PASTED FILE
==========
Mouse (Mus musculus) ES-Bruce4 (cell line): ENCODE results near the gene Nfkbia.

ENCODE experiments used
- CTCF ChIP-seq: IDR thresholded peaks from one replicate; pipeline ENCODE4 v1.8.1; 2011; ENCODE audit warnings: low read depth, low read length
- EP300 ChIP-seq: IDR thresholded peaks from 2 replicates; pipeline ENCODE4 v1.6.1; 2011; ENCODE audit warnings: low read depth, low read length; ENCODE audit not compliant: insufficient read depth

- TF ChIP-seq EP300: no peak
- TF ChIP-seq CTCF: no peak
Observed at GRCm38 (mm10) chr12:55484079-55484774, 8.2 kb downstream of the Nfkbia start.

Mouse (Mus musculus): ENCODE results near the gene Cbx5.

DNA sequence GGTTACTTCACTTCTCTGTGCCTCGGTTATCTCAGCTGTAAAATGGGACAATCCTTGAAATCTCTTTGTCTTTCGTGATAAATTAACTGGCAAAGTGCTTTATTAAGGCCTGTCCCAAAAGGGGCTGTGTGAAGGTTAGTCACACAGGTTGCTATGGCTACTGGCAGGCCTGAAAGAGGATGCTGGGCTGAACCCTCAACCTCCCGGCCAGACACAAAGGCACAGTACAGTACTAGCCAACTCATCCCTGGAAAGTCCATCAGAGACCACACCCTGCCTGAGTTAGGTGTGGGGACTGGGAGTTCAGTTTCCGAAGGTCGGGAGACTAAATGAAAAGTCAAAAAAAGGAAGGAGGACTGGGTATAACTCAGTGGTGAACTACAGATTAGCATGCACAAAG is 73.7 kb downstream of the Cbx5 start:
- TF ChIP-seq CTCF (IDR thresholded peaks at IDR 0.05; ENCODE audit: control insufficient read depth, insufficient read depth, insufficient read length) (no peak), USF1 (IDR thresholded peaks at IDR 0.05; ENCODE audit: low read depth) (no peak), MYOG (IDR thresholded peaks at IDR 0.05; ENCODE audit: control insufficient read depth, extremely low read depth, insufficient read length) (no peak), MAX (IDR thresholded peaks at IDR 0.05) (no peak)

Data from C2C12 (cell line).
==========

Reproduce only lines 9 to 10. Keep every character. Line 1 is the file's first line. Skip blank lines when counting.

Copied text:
DNA sequence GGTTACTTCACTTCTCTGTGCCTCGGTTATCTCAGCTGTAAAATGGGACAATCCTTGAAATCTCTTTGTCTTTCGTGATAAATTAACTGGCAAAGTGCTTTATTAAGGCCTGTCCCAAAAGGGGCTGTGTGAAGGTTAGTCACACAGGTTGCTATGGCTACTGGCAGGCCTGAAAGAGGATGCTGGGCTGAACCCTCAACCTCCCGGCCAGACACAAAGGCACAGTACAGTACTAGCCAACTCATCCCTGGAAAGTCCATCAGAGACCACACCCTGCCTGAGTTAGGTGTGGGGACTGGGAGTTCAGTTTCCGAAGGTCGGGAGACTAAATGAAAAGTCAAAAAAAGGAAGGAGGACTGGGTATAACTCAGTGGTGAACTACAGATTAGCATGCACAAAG is 73.7 kb downstream of the Cbx5 start:
- TF ChIP-seq CTCF (IDR thresholded peaks at IDR 0.05; ENCODE audit: control insufficient read depth, insufficient read depth, insufficient read length) (no peak), USF1 (IDR thresholded peaks at IDR 0.05; ENCODE audit: low read depth) (no peak), MYOG (IDR thresholded peaks at IDR 0.05; ENCODE audit: control insufficient read depth, extremely low read depth, insufficient read length) (no peak), MAX (IDR thresholded peaks at IDR 0.05) (no peak)